This article originally appeared in the Yiddish Forverts.
Harold Rabinowitz likes to say that when he pulled into the driveway at the Beacon Inn in Brookline, Massachusetts, his life became like “something from the movies.”
It was winter 1979. Rabinowitz, or Heshie, as he calls himself, was a pulpit rabbi in nearby Malden and a teacher at the modern orthodox Maimonides School in Brookline.
“Getting back to Malden — 45 minutes north of Brookline — to daven mincha was a challenge on a short winter’s day,” Rabinowitz, now 70, said in a phone conversation with the Forverts, referring to his daily appointment at Congregation Beth Israel for evening prayers. “One particular afternoon I didn’t think I could make it home in time. I pulled up to the Beacon Inn and used the lobby pay phone to call Mordechai, my shamus. I said, ‘Listen, if you have to daven mincha, daven mincha. Vart nisht awf mir.’ Don’t wait for me.”
As soon as Rabinowitz put the receiver back in its cradle, an elderly man beckoned to him.
“He said, ‘I’ve got a problem and maybe you can help me,’” Rabinowitz said.
The man did not identify himself, and Rabinowitz did not recognize him. “He told me he was giving a lecture on Chaim Nahman Bialik in Yiddish at Zionist House in Boston, but forgot to bring along an English translation,” Rabinowitz said. “He overheard my bit of Yiddish with Mordechai and asked if I could do a translation.”
It took Rabinowitz half an hour and seven pages of Beacon Inn stationery to write out a translation. The lecturer thanked Rabinowitz and offered to pay him.
“I said, ‘Nope, not a penny,’ but I was interested in knowing how the lecture went.”
The man took Rabinowitz’s phone number and promised to call. “All I could think was, ‘I’ll never make it back to Malden in time for mincha now,’” Rabinowitz said.
The next day he got a phone call: “Do redt Chaim Grade,” the voice said. Chaim Grade speaking.
“The Chaim Grade?” Rabinowitz asked.
Rabinowitz had unwittingly translated a lecture by the author of several acclaimed post-Holocaust novels, including “The Agunah” (“Di Agune,” 1961) and the two-volume “The Yeshiva” (“Tsemakh Atlas”), published in 1967 and 1968. Grade, speaking in Yiddish, told Rabinowitz that he was calling to tell him how the lecture went.
Rabinowitz ultimately learned that the English translation of Grade’s lecture on Bialik that the author claimed to have “forgotten” was actually upstairs in a Beacon Inn room, held hostage by Inna Hecker, Grade’s famously mercurial wife.
“Minutes before my first encounter with Grade, he and Inna had an argument, and she got back at him by withholding the translation,” Rabinowitz said. “As I became better acquainted with the Grades, I saw this dynamic repeated over and over again. It was standard operating procedure.”
A three-way partnership is born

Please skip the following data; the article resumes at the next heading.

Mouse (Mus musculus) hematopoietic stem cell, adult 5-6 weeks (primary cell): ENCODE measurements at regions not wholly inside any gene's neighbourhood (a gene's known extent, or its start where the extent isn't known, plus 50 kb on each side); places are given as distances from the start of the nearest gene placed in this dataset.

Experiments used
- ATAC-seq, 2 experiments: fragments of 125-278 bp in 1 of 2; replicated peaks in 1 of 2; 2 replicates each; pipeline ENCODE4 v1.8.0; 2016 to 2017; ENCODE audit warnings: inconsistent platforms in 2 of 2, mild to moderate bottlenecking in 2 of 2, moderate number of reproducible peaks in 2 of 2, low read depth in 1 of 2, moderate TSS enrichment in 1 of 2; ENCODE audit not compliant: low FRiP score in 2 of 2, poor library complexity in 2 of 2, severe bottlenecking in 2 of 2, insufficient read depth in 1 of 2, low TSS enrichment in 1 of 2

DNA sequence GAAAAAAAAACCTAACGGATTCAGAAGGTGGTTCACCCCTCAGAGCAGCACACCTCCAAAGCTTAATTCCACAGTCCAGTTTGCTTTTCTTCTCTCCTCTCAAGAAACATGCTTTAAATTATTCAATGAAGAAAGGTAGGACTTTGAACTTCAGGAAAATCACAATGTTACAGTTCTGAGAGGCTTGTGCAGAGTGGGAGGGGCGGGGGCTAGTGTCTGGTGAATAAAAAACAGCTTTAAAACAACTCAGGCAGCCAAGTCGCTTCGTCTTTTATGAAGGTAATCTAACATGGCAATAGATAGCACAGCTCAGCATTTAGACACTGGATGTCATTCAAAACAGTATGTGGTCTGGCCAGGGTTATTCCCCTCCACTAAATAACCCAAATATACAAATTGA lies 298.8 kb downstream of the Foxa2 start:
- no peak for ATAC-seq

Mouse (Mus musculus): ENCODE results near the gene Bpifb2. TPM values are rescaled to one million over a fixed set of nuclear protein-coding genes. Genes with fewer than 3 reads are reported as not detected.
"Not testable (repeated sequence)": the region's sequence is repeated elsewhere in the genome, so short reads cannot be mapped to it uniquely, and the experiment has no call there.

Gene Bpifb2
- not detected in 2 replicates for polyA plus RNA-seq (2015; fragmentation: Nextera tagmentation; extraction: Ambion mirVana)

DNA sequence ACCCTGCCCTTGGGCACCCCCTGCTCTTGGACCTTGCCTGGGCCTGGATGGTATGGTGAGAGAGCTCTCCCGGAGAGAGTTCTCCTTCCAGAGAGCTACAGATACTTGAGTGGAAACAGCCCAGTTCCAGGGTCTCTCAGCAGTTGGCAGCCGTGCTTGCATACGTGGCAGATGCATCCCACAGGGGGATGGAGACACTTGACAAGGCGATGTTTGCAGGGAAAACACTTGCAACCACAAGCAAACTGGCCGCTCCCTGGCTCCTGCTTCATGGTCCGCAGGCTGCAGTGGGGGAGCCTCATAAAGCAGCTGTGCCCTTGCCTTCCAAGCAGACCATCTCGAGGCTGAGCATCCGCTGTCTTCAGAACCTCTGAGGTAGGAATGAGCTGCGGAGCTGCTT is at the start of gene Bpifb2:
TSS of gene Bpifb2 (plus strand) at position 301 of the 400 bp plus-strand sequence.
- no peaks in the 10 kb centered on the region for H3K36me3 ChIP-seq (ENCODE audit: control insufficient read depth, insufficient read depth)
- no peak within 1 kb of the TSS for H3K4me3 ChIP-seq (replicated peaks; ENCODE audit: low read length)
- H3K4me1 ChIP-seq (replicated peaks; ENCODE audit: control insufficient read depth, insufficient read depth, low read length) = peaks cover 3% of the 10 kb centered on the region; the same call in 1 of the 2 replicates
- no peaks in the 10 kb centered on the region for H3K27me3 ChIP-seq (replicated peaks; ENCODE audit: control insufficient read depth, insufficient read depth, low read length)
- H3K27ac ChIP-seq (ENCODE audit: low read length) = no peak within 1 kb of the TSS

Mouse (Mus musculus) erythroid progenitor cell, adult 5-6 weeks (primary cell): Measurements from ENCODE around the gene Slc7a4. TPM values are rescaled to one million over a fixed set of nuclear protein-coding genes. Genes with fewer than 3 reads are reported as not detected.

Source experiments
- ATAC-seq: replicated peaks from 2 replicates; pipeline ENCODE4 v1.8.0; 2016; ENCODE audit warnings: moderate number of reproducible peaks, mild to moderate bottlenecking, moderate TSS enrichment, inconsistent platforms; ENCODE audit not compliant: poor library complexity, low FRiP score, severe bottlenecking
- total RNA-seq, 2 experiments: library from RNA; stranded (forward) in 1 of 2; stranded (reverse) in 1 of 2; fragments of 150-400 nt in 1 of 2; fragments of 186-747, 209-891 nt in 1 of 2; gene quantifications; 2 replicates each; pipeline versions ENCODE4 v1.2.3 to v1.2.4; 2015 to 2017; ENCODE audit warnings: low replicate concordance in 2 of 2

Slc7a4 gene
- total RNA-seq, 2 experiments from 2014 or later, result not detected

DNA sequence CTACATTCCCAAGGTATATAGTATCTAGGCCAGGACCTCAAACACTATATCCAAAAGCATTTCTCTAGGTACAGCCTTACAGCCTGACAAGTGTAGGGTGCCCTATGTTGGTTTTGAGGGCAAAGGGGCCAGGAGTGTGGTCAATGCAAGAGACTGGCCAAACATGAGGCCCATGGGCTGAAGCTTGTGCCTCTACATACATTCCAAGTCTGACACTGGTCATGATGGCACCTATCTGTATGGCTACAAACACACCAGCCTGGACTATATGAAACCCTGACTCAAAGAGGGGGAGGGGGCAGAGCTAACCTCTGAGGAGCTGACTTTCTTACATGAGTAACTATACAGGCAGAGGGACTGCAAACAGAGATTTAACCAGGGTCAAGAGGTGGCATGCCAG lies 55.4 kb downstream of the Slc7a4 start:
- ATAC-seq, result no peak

Rabinowitz had already read much of Grade’s Yiddish oeuvre, and he had been disappointed by some of the translations. “The English version of ‘The Yeshiva’ more often evoked Brooklyn than Vilna,” he said.
Grade was of the same mind. He asked Rabinowitz to meet him in Manhattan at Knopf, Grade’s publisher, in the Random House building, at that time on 50th Street and Third Avenue. Together they would speak with Grade’s American editor.
Rabinowitz arrived just as Grade and Hecker came out of the lobby to greet him.
“I had never seen Inna before, and I have to say she was a very comely woman,” Rabinowitz recalled some forty years later. “She and Chaim struck me as an incongruous couple. He was a short, bald, squat chain-smoker, and she looked like a movie star.”
Rabinowitz’s second surprise that morning: Grade’s editor was Gordon Lish, who had helped shape the literary careers of Raymond Carver, Richard Ford, Cynthia Ozick, Don DeLillo and T. Coraghessan Boyle, among others.
“Unbeknownst to me, Gordon was vetting me,” Rabinowitz said. “In due course, he nodded at Chaim and said, ‘Okay.’ I was now the official translator of Chaim Grade’s “Di Kloyz un di Gas.” It was a collection of three novellas, and it didn’t yet have an English title.”
“For me to walk into Knopf was the same as me walking into the White House,” Rabinowitz said. “Imagine my shock when I learned that Cynthia Ozick was reviewing my translation.”
Rabinowitz worked on that translation during a year of great personal turmoil. For one, he had to officiate at the funerals of numerous Beth Israel congregants. (In his ten years as the shul’s pulpit rabbi, some three hundred congregants died; thanks to a legal investigation, the residents of Malden and other Boston suburbs learned that a tannery had contaminated the local aquifer. “That helped explain why my congregants were getting cancers left and right,” Rabinowitz said.)